Inside The Studio: My “New” Old Banker’s Swivel Chair

I’ve always liked banker’s swivel chairs, so when I furnished my studio nearly two decades ago, I bought one from the Bombay Company (which no longer has retail outlets, but still operates an online store).

While their furniture wasn’t as cheap as Ikea’s cardboard-and-staple-quality offerings, it was still cobbled together in the Orient, which meant is wasn’t as durable as American products manufactured in the first half of the 20th century (come to think of it, not even today’s American-made products are as good as they were back then). Modern manufacturing methods which focus on keeping costs down necessitated a design that was far from being as comfortable as an authentic banker’s chair. The Bombay Co. version isn’t at all as ergonomic, with its straight, tall back and small seat.

Several years ago, the seat on the Bombay chair cracked in half, and now the armrest popped off the front post. Also, the wheel casters began losing bearings — either that, or someone has been discharging a BB-gun inside my studio. Anyway, it seems like every joint on the chair is loose and the entire thing is literally wobbling apart. It was time to introduce the chair to the fireplace.

So now I decided to look for an authentic, vintage banker’s chair, with the low, curved back. Most of the samples online went from $250 to $650, but I found one on Craigslist and paid $80 for it. banker's chair

From what I could find, this was made in the early half of the 20th century. Even after all this time, this thing is solid. And it’s so comfortable that it doesn’t need padding. Sure, it has a patina — “patina” seems to be the new way of saying that the finish has taken a beating, which is supposed to be part of the charm.

Anyway, I’m glad to get rid of the hunk of junk Bombay garbage. It served me well enough for a while, but, as usual, new stuff seems to be intentionally manufactured to be disposable. Does anyone make anything to last anymore?

Banker's chair

The is Bombay Company's version of a banker's swivel chair. Not at all as cozy as the real deal. Here it is after being tossed out of the studio.

This is Bombay Company’s version of a banker’s swivel chair. Not at all as cozy as the real deal. Here it is after being tossed out of the studio.

 

 

 

 

 

 

 

 

 

 

 

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Starting My Workday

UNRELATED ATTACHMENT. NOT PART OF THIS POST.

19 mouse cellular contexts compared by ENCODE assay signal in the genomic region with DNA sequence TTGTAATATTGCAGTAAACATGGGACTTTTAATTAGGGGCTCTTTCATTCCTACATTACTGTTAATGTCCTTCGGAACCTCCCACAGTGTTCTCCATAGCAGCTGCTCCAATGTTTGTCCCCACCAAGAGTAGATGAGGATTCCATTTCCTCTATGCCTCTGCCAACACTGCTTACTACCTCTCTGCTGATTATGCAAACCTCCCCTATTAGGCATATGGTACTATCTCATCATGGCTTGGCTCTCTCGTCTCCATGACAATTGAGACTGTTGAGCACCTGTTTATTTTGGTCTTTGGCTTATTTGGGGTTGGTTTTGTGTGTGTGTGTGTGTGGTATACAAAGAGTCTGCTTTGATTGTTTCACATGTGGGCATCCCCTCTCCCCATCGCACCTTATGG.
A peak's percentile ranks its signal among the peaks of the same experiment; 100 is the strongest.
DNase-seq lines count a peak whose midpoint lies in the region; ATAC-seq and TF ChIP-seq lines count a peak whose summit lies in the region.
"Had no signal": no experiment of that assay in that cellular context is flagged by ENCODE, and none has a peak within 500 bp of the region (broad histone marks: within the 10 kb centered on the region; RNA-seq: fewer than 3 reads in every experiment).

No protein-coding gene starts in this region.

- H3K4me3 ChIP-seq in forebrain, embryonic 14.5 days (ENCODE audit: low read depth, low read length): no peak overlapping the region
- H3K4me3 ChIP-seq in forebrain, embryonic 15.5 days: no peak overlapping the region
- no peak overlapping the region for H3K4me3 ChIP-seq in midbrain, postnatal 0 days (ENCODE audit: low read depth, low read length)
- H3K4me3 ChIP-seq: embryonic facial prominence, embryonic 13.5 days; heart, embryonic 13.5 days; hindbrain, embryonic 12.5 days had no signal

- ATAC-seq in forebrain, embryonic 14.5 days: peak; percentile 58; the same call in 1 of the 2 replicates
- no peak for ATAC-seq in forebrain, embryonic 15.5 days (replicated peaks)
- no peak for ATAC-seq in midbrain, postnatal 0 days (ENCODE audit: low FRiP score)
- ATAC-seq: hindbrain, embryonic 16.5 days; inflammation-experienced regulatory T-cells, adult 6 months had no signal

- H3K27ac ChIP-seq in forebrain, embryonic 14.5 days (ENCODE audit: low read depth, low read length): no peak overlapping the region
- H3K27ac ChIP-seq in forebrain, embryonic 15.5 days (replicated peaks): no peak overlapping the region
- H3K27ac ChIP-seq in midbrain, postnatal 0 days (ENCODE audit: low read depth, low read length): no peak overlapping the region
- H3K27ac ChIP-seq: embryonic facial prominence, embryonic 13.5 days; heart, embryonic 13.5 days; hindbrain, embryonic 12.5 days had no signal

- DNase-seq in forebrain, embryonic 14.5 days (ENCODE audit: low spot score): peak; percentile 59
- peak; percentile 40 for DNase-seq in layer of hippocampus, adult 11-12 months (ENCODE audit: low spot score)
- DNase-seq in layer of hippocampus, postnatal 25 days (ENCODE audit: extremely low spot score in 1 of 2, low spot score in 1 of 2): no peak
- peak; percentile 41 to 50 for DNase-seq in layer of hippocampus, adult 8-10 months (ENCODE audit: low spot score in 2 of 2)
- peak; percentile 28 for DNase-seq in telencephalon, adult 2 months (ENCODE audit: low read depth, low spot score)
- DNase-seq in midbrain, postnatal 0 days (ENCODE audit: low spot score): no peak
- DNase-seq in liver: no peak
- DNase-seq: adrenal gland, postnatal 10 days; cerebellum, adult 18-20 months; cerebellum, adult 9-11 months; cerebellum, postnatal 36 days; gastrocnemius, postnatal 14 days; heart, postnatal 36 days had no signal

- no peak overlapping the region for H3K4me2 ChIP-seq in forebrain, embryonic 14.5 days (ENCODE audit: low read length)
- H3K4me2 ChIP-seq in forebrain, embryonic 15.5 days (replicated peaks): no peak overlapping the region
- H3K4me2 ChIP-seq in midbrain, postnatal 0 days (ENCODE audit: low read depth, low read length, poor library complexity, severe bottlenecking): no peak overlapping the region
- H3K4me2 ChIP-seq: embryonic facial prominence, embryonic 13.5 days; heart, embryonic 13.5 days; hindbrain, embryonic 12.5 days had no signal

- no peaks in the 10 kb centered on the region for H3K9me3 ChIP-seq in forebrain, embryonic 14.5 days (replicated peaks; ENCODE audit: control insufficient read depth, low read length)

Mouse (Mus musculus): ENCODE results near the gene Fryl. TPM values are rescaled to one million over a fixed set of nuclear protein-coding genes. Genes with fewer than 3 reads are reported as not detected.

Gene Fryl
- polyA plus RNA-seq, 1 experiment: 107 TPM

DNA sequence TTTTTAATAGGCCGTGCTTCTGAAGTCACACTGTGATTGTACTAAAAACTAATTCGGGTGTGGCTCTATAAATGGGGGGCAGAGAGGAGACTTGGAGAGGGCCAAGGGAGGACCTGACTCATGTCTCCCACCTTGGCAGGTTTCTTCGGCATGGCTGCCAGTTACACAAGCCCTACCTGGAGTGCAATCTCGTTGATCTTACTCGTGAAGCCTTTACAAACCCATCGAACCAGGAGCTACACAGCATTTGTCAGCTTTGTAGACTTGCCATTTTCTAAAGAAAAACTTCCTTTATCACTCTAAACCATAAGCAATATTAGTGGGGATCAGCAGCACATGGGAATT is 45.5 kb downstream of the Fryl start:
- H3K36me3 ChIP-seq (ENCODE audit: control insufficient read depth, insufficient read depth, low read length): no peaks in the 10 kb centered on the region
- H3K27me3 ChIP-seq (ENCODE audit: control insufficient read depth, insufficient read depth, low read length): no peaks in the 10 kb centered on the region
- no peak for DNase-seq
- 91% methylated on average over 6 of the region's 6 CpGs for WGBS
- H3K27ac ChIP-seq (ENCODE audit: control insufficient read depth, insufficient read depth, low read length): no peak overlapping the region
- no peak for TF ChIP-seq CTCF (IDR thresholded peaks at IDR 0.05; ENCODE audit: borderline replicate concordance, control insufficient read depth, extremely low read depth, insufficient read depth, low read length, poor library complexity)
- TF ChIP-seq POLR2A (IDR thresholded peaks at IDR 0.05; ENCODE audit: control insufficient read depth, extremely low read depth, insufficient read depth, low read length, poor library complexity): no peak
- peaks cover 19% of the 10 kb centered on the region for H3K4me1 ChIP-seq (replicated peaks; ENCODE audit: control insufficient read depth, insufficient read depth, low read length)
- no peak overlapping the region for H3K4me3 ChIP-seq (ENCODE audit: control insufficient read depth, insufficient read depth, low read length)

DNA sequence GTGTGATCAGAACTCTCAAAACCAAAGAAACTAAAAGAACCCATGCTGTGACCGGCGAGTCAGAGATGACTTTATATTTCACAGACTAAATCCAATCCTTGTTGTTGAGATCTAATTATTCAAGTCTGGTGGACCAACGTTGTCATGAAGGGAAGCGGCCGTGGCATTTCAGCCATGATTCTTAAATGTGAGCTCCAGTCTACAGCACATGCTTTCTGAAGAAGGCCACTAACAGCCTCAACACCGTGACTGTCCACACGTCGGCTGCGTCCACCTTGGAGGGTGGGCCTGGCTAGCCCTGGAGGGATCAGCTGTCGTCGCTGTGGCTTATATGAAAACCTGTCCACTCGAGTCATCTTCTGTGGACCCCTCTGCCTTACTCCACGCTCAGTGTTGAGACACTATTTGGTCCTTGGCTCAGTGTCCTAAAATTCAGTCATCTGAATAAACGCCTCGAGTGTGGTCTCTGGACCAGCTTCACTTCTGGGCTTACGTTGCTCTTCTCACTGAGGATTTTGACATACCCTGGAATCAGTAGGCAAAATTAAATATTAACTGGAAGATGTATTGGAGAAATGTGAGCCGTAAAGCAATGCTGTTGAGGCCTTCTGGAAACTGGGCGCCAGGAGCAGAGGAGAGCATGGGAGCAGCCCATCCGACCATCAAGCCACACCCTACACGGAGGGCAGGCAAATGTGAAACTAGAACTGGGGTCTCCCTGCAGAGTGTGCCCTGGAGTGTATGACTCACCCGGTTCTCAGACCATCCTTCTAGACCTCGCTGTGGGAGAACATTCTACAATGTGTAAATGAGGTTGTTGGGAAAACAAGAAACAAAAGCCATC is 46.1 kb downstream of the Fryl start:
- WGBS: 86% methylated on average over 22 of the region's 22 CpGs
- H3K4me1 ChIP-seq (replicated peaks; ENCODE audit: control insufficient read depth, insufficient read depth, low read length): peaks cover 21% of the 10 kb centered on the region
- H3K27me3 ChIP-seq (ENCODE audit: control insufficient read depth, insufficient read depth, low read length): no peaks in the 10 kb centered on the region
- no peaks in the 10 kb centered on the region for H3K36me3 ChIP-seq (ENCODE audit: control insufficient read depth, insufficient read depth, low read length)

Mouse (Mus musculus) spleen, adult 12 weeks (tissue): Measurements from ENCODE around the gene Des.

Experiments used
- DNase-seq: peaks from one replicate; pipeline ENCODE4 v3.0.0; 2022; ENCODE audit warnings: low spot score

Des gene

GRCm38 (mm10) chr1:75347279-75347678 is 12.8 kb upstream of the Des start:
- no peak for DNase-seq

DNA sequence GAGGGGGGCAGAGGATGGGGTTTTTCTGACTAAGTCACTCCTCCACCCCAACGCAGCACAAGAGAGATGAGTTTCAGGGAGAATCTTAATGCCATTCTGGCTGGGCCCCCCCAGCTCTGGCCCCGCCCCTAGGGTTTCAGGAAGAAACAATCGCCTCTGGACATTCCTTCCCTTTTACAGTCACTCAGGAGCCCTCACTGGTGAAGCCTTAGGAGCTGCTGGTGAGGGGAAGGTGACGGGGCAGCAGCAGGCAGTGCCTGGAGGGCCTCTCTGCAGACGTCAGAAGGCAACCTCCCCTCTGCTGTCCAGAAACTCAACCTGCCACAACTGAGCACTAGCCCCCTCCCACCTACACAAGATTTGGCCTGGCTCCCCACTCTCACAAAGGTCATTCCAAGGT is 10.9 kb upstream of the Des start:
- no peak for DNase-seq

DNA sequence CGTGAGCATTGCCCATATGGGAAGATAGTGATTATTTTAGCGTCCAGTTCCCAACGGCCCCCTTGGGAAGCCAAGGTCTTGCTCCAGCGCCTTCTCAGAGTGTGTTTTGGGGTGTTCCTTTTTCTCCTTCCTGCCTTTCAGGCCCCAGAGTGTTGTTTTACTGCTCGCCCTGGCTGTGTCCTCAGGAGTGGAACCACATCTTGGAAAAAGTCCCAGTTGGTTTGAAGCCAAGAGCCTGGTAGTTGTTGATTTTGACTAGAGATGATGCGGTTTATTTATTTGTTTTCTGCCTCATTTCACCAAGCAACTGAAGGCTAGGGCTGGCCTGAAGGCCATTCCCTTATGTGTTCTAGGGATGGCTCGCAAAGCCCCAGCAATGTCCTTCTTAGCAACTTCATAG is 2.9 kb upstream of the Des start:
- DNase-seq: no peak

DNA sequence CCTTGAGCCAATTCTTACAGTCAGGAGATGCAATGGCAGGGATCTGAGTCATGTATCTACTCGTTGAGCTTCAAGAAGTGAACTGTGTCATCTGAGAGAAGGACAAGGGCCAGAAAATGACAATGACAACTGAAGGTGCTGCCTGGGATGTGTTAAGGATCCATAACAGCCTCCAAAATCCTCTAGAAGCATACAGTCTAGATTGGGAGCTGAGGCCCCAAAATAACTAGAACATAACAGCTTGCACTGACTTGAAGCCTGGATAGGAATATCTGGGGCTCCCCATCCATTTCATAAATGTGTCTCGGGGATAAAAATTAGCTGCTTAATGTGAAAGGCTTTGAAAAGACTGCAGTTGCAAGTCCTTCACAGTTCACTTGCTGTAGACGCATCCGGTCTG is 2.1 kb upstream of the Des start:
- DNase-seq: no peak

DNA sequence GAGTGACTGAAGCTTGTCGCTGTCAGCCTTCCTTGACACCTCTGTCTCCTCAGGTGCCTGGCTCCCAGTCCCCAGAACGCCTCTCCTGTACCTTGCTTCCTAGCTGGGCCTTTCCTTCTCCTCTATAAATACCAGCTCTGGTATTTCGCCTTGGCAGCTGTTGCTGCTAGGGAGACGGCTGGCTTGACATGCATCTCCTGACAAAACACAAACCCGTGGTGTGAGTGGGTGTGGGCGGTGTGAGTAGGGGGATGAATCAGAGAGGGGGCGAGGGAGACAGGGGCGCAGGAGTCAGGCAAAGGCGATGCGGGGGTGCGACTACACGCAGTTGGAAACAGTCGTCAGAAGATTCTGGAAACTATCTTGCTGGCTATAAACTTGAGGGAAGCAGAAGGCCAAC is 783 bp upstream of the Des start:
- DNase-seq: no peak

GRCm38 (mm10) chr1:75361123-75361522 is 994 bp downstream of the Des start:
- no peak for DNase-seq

Many a day I wake up at the crack of noon, get dressed (in something that covers my underwear), and walk to work (down the hall) to begin work by “warming up”.

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My Art Studio

My drawing board which hasn’t been getting as much use since moving to the Cintiq. (The typewriter on the desk is a 1921 Royal 10.)

I recently mentioned getting a Cintiq and one of my friends had commented whether I would show a photo of it in my studio, so I figured I’d do so for today’s post. This got me to thinking — I recall encountering a book devoted solely to documenting artist studios. While I’ve always been fascinated with commercial art studios, I’m more interested in private art studios and seeing how other artists surround themselves. Some artists have minimalist studios to avoid distractions while others have studios surrounded by clutter.

Frank Grau Studio Cintiq & Computer Area

Frank_Grau_Studio

If you look closely on the second level of the glass-paneled bookcase you can see an animator’s maquette of Christopher Robin which I used while designing for the Pooh & Friends figurine line. And for anyone possibly interested, the guitar on the wall is a 1989 Hamer USA Californian.

Because I’m essentially imprisoned in my little work space all day long, I need to surround myself with all the little things that inspire me throughout the day. I have quite the collection of art books, many children’s books, as well as some novels, academic books, and comics. I also have a couple of electric guitars with which to entertain myself when I need to take a break, so I’ll kick back on the window seat and make noise when I’m restless. When I want to work out ideas for something I’m writing, I’ll often rough out things on one of the several vintage typewriters I’ve acquired over the years. Anyway, since I don’t want to have to itemize everything in my studio, I’ll let you wade through the photos. I took a couple shots from different corners, as well as tried to stitch together a few panoramas (hopefully the panoramas are not too confusing, since the edges of each photo didn’t align perfectly when attaching them to one another. Plus the lens distorts things and makes them wonky, so excuse the warped, cartoon-like perspective).

Frank Grau Studio Panorama from Drawing Board

The little amp on the ground there is a 1974 Fender MusicMaster Bass amp, which, while stinky for bass is really cool for guitar, especially after running the guitar through a few pedals (for the amp nerds out there, it’s the earlier 6aq5 version, not the later one running 6v6 power tubes).

Frank Grau Studio Panorama from windowseat Frank Grau Studio_Panorama from doorway

As far as the Cintiq is concerned, you can check out the before-and-after photo and use the scanner on the top right of the desk as a reference to see what’s changed. The scanner has remained in the same spot, so you can see how the desk was routed out and another level added to accommodate the Cintiq. The iMac in the “after” shot is a newer computer and I got rid of the extra monitor and the printer underneath. The pull-out keyboard section also got dropped down. Overall, the whole thing is pretty ergonomic now. And I can see the entire iMac screen when the Cintiq is slanted down for drawing.

Cintiq computer station

As you can see, I have the required Iron Giant mascot required at every artist’s studio. The image on the Cintiq is a personal comic project on which I’m currently working in my nearly non-existent free time.